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Examining William Blake's poetry in relation to the mythographic tradition of the eighteenth century and emphasizing the British discovery of Hindu literature, David Weir argues that Blake's mythic system springs from the same rich historical context that produced the Oriental Renaissance. That context includes republican politics and dissenting theology—two interrelated developments that help elucidate many of the obscurities of Blake's poetry and explain much of its intellectual energy. Weir shows how Blake's poetic career underwent a profound development as a result of his exposure to Hindu mythology. By combining mythographic insight with republican politics and Protestant dissent, Blake devised a poetic system that opposed the powers of Church and King.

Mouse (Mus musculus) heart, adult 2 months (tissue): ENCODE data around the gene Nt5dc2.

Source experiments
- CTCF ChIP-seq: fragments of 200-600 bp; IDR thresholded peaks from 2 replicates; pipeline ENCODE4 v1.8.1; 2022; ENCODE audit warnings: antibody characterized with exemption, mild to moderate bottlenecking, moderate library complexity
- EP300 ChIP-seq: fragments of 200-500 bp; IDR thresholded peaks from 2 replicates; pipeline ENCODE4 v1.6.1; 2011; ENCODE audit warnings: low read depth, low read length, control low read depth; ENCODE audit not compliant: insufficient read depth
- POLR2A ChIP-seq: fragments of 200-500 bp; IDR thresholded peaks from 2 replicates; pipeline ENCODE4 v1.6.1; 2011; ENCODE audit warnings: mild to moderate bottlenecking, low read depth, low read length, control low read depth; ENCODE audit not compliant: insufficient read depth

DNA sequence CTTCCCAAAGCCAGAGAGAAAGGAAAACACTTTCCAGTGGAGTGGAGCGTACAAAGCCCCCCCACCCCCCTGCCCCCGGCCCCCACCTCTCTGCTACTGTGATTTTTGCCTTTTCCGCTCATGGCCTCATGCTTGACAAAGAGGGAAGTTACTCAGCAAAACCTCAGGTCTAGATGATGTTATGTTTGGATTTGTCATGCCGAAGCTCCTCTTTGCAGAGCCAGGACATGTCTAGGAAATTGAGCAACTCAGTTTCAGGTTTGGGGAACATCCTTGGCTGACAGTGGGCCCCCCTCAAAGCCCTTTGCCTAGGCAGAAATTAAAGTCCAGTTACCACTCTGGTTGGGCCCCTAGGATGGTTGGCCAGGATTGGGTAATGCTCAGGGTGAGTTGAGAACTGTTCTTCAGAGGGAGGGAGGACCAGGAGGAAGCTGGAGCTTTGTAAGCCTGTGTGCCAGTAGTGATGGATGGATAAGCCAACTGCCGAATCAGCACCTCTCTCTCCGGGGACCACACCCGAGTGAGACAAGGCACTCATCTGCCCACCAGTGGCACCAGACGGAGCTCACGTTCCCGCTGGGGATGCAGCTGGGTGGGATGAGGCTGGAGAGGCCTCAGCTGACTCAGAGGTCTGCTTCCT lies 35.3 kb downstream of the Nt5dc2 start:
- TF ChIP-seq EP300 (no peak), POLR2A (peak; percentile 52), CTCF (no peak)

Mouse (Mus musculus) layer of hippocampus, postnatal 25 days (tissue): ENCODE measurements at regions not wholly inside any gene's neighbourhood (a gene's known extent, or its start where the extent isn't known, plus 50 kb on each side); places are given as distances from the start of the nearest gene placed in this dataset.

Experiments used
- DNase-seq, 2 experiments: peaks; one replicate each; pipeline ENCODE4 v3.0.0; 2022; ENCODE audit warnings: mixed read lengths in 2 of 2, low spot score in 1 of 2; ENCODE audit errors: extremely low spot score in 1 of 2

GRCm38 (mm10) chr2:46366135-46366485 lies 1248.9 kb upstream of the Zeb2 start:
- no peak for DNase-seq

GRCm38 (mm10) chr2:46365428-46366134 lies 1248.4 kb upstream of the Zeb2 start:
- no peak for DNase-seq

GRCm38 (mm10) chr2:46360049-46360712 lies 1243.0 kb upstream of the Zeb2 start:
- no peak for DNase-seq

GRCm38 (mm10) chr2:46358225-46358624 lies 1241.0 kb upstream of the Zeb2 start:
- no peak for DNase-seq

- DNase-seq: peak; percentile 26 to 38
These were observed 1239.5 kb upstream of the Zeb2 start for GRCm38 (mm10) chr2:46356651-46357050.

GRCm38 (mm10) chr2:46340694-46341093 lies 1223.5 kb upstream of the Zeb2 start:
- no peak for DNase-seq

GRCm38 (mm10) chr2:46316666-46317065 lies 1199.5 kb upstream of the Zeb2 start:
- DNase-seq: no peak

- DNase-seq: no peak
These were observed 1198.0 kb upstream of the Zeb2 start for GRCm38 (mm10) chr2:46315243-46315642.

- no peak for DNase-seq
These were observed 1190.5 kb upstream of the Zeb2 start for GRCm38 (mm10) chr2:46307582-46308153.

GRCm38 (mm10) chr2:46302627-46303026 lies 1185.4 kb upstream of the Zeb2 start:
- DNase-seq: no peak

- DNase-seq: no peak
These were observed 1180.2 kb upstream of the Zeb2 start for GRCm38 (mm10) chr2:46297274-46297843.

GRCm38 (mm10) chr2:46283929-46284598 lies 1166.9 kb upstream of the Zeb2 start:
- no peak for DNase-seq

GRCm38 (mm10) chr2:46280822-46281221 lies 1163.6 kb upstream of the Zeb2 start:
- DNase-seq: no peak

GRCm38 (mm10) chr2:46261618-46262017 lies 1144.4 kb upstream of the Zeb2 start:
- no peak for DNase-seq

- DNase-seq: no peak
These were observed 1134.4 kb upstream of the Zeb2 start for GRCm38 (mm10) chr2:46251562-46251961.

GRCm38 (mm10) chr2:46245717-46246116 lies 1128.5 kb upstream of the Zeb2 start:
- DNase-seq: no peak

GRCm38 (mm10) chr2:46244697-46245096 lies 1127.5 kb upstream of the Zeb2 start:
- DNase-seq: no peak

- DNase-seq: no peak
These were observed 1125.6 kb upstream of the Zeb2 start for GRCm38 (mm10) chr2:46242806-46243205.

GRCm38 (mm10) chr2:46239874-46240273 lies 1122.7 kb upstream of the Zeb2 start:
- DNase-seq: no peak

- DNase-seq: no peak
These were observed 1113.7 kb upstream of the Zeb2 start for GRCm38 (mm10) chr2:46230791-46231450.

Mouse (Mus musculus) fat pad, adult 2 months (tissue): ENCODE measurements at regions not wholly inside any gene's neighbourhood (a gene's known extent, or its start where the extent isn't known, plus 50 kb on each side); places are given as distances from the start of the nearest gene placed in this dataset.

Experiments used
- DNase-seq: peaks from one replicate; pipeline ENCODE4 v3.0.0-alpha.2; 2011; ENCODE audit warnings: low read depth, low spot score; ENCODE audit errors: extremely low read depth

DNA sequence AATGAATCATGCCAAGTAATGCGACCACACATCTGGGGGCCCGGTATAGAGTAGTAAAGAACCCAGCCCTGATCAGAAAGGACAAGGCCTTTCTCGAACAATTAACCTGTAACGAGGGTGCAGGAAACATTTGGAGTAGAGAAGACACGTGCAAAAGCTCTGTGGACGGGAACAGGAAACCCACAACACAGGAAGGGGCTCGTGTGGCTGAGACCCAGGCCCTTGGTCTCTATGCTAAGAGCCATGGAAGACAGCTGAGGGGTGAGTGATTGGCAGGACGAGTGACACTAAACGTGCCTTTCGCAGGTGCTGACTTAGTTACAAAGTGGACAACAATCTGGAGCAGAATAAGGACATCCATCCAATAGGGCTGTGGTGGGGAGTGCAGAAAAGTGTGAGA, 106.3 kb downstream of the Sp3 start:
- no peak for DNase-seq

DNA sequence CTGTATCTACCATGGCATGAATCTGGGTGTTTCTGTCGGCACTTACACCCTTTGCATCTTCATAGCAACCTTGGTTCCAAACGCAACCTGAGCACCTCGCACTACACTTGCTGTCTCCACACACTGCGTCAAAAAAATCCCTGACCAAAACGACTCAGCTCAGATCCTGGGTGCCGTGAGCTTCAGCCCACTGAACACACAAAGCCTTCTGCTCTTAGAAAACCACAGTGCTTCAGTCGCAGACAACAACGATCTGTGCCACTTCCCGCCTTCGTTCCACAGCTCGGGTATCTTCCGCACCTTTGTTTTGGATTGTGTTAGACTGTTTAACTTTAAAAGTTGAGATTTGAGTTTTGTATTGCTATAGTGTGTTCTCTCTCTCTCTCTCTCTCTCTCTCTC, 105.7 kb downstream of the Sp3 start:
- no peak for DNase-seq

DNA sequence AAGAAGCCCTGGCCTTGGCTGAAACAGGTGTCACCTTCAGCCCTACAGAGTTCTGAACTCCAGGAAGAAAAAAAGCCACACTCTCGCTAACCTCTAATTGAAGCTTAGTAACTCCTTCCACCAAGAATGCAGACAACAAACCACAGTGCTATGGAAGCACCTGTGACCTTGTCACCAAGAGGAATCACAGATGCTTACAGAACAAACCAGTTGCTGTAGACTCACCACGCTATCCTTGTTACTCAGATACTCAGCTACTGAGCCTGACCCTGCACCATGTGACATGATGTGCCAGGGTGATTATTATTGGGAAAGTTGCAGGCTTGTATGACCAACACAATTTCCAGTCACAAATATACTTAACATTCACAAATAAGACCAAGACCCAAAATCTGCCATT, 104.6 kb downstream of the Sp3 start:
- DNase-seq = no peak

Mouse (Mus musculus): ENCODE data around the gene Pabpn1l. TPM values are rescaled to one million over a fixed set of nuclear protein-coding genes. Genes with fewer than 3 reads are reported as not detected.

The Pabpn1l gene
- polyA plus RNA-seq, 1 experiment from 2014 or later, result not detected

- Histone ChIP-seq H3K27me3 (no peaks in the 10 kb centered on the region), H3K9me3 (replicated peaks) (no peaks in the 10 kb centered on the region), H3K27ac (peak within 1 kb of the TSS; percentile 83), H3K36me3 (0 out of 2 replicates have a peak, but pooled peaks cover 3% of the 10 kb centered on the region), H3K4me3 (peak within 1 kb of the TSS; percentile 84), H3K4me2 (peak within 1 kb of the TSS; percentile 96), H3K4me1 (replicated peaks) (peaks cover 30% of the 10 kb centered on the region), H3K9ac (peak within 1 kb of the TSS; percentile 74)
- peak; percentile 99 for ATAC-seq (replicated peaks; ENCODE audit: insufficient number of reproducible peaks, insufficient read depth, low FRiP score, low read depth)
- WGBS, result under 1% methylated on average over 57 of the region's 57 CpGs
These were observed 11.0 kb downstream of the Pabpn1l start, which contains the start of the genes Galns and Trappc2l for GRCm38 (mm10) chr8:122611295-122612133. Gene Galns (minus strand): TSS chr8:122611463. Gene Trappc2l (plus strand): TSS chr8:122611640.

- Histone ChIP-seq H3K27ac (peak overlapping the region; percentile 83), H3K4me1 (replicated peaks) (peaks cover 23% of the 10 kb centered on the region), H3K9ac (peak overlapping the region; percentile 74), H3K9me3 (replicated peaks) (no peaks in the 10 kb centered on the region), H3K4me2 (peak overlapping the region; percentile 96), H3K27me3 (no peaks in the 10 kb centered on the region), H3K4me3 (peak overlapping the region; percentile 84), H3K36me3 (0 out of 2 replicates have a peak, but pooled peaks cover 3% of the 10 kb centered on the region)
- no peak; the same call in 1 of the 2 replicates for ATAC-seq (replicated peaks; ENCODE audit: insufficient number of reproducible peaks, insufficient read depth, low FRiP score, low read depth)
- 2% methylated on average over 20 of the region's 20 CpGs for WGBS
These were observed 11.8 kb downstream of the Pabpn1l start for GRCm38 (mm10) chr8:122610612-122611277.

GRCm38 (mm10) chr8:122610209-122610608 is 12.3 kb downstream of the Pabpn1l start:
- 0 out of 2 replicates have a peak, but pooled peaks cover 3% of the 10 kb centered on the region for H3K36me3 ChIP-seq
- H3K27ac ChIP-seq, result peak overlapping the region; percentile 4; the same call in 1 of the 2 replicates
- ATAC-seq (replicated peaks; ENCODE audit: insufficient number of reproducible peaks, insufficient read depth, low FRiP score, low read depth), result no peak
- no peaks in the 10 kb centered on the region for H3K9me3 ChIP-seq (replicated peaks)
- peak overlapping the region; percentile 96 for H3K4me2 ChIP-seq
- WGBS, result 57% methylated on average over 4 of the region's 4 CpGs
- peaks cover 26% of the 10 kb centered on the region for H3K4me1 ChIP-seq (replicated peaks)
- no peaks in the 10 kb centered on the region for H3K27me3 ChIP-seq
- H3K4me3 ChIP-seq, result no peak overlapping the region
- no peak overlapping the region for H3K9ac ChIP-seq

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|Publisher:||State University of New York Press|
|Sold by:||Barnes & Noble|
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About the Author
David Weir is Associate Professor on the Faculty of Humanities and Social Sciences at The Cooper Union for the Advancement of Science and Art. He is the author of Anarchy and Culture: The Aesthetic Politics of Modernism; James Joyce and the Art of Mediation; and Decadence and the Making of Modernism.
Table of ContentsList of Figures
Appendix A. Mythographic Material from Joseph Priestley
Appendix B. Synopsis of The Four Zoas